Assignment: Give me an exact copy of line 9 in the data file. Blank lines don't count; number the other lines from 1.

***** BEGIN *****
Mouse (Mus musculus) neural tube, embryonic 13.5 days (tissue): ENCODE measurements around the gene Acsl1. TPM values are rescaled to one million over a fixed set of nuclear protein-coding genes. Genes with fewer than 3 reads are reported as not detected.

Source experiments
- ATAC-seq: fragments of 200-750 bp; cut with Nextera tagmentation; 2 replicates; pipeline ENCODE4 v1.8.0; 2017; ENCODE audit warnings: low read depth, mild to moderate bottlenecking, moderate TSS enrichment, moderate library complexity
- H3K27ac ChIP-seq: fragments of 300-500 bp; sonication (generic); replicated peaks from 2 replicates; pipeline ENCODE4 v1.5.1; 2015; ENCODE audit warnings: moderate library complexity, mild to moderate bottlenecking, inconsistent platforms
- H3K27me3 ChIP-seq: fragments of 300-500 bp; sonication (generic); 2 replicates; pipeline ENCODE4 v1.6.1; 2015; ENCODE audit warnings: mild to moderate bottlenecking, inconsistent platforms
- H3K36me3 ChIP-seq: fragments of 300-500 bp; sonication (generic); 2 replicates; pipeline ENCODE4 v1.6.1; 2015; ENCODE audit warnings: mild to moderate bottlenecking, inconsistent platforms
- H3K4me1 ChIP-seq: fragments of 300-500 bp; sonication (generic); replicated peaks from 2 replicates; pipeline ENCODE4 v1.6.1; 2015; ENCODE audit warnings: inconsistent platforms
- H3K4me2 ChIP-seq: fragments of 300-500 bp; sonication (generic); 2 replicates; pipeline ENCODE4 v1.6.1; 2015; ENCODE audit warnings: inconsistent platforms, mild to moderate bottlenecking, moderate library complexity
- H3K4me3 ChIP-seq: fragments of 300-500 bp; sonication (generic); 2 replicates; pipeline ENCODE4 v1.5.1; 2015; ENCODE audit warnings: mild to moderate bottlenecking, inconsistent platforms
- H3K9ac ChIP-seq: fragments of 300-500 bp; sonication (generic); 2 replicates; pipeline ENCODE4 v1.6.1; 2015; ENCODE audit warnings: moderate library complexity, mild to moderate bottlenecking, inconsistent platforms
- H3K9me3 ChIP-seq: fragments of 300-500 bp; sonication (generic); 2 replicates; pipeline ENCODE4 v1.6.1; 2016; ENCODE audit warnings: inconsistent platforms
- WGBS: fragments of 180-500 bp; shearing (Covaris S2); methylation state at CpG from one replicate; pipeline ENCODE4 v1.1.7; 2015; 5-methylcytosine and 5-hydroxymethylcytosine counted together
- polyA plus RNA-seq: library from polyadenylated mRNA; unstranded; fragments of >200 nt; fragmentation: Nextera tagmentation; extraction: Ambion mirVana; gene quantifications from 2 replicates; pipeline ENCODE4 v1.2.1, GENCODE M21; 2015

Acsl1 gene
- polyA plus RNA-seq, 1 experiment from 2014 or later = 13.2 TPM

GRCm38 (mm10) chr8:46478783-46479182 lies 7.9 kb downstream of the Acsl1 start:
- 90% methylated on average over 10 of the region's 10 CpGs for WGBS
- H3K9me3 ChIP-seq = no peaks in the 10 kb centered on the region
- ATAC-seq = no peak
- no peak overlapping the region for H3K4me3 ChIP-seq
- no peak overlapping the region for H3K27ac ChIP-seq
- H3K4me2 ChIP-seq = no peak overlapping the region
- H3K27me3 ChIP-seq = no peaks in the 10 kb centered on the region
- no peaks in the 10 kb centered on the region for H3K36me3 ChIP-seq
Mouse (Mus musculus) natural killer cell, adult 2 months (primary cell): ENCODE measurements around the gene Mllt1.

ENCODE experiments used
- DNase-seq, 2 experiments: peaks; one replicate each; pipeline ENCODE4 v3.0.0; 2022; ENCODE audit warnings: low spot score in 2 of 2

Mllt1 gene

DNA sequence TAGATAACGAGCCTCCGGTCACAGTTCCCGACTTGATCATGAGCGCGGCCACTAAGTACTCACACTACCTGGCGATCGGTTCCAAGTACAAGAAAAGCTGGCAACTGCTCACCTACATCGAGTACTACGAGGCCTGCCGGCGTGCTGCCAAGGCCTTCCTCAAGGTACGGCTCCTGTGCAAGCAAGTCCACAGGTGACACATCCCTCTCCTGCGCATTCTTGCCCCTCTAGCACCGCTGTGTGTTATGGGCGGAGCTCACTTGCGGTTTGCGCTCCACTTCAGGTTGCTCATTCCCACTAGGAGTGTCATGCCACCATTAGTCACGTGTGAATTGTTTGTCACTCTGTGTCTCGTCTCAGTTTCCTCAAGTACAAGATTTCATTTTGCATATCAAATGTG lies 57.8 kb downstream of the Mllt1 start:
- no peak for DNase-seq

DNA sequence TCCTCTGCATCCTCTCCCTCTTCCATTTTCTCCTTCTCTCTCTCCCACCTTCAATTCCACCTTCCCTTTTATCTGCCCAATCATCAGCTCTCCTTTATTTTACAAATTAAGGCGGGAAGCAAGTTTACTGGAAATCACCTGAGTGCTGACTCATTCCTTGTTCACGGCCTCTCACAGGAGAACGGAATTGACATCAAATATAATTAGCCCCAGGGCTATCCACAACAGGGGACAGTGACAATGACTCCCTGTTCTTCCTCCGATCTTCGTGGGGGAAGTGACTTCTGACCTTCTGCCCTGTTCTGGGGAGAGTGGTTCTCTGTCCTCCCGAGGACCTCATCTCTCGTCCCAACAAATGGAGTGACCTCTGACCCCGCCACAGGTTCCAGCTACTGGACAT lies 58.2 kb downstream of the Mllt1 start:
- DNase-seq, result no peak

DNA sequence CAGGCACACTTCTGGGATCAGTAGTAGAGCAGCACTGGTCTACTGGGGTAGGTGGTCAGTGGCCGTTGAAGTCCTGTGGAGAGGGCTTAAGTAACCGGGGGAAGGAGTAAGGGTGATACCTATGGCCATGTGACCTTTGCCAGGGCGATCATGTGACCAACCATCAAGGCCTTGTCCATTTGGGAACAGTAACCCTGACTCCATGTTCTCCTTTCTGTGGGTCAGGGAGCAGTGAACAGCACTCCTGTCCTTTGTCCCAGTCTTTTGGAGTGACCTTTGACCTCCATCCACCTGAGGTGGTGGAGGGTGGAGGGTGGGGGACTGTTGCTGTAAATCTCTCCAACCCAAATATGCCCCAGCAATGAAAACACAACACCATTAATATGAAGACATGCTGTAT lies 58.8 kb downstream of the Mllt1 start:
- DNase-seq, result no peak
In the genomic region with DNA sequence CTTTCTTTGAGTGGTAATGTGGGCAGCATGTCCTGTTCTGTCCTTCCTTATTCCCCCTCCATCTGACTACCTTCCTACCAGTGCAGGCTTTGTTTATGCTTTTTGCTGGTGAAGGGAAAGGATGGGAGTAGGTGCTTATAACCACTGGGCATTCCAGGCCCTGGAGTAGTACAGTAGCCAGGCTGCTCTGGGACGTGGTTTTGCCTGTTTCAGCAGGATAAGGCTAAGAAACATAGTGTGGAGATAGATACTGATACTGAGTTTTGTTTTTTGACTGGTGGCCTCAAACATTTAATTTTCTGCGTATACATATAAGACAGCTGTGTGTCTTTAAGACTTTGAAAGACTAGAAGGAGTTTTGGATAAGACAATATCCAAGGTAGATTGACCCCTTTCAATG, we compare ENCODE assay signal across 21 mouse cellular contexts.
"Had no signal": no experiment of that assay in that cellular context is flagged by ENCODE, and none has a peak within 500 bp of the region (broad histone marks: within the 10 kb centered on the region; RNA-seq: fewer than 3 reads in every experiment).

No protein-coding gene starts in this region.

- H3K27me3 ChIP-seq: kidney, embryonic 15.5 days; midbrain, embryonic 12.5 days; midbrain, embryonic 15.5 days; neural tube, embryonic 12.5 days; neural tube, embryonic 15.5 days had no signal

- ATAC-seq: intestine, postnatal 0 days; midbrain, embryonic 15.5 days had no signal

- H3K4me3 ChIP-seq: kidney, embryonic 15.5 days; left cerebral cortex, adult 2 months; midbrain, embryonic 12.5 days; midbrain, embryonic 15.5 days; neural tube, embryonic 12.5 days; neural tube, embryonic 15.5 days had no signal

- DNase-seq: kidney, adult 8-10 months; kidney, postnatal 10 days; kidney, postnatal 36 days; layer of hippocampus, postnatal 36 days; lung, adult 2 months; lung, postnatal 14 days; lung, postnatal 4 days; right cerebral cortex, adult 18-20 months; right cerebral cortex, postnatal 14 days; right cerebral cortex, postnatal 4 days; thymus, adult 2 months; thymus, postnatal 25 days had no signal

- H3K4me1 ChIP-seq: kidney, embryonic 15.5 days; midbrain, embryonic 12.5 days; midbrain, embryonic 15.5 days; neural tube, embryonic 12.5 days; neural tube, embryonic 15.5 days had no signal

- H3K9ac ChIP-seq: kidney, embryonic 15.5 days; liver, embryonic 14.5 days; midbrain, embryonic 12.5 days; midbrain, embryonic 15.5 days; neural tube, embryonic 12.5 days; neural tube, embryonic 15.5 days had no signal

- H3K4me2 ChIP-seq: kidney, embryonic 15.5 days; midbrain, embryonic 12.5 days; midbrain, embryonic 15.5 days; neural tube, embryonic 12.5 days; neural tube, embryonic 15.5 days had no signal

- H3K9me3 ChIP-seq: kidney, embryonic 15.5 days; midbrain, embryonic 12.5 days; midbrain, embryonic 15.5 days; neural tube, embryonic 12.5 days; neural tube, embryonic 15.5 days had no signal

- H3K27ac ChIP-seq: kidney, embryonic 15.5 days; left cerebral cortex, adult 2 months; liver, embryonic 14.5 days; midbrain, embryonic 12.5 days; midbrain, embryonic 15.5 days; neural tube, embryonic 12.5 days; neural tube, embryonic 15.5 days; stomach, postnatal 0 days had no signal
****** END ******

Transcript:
- H3K4me3 ChIP-seq: fragments of 300-500 bp; sonication (generic); 2 replicates; pipeline ENCODE4 v1.5.1; 2015; ENCODE audit warnings: mild to moderate bottlenecking, inconsistent platforms